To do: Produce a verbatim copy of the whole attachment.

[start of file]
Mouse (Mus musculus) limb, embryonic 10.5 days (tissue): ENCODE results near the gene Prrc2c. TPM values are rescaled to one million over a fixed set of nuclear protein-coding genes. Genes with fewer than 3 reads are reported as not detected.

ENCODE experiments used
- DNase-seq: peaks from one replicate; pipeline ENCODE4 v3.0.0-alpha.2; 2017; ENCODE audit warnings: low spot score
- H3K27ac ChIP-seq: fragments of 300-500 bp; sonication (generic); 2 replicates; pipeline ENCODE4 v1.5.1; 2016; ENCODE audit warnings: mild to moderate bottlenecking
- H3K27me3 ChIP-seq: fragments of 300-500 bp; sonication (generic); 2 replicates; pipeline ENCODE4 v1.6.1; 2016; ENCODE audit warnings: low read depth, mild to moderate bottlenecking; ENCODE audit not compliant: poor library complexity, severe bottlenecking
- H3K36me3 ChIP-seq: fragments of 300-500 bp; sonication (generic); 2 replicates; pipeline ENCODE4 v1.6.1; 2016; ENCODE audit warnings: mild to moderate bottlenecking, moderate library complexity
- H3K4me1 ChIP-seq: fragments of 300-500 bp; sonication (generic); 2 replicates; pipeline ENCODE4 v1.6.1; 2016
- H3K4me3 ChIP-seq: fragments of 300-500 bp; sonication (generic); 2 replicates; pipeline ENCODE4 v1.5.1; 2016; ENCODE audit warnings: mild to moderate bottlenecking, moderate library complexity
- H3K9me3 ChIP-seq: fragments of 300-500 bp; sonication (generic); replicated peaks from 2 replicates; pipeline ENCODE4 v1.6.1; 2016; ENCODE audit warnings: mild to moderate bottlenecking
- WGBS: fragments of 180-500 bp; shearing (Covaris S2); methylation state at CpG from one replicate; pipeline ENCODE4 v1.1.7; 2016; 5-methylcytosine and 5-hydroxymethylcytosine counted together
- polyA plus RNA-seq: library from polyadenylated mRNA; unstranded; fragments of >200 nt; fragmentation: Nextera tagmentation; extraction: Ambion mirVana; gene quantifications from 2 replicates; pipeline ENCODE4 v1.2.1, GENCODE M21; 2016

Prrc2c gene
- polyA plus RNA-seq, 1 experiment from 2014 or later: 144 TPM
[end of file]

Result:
Mouse (Mus musculus) limb, embryonic 10.5 days (tissue): ENCODE results near the gene Prrc2c. TPM values are rescaled to one million over a fixed set of nuclear protein-coding genes. Genes with fewer than 3 reads are reported as not detected.

ENCODE experiments used
- DNase-seq: peaks from one replicate; pipeline ENCODE4 v3.0.0-alpha.2; 2017; ENCODE audit warnings: low spot score
- H3K27ac ChIP-seq: fragments of 300-500 bp; sonication (generic); 2 replicates; pipeline ENCODE4 v1.5.1; 2016; ENCODE audit warnings: mild to moderate bottlenecking
- H3K27me3 ChIP-seq: fragments of 300-500 bp; sonication (generic); 2 replicates; pipeline ENCODE4 v1.6.1; 2016; ENCODE audit warnings: low read depth, mild to moderate bottlenecking; ENCODE audit not compliant: poor library complexity, severe bottlenecking
- H3K36me3 ChIP-seq: fragments of 300-500 bp; sonication (generic); 2 replicates; pipeline ENCODE4 v1.6.1; 2016; ENCODE audit warnings: mild to moderate bottlenecking, moderate library complexity
- H3K4me1 ChIP-seq: fragments of 300-500 bp; sonication (generic); 2 replicates; pipeline ENCODE4 v1.6.1; 2016
- H3K4me3 ChIP-seq: fragments of 300-500 bp; sonication (generic); 2 replicates; pipeline ENCODE4 v1.5.1; 2016; ENCODE audit warnings: mild to moderate bottlenecking, moderate library complexity
- H3K9me3 ChIP-seq: fragments of 300-500 bp; sonication (generic); replicated peaks from 2 replicates; pipeline ENCODE4 v1.6.1; 2016; ENCODE audit warnings: mild to moderate bottlenecking
- WGBS: fragments of 180-500 bp; shearing (Covaris S2); methylation state at CpG from one replicate; pipeline ENCODE4 v1.1.7; 2016; 5-methylcytosine and 5-hydroxymethylcytosine counted together
- polyA plus RNA-seq: library from polyadenylated mRNA; unstranded; fragments of >200 nt; fragmentation: Nextera tagmentation; extraction: Ambion mirVana; gene quantifications from 2 replicates; pipeline ENCODE4 v1.2.1, GENCODE M21; 2016

Prrc2c gene
- polyA plus RNA-seq, 1 experiment from 2014 or later: 144 TPM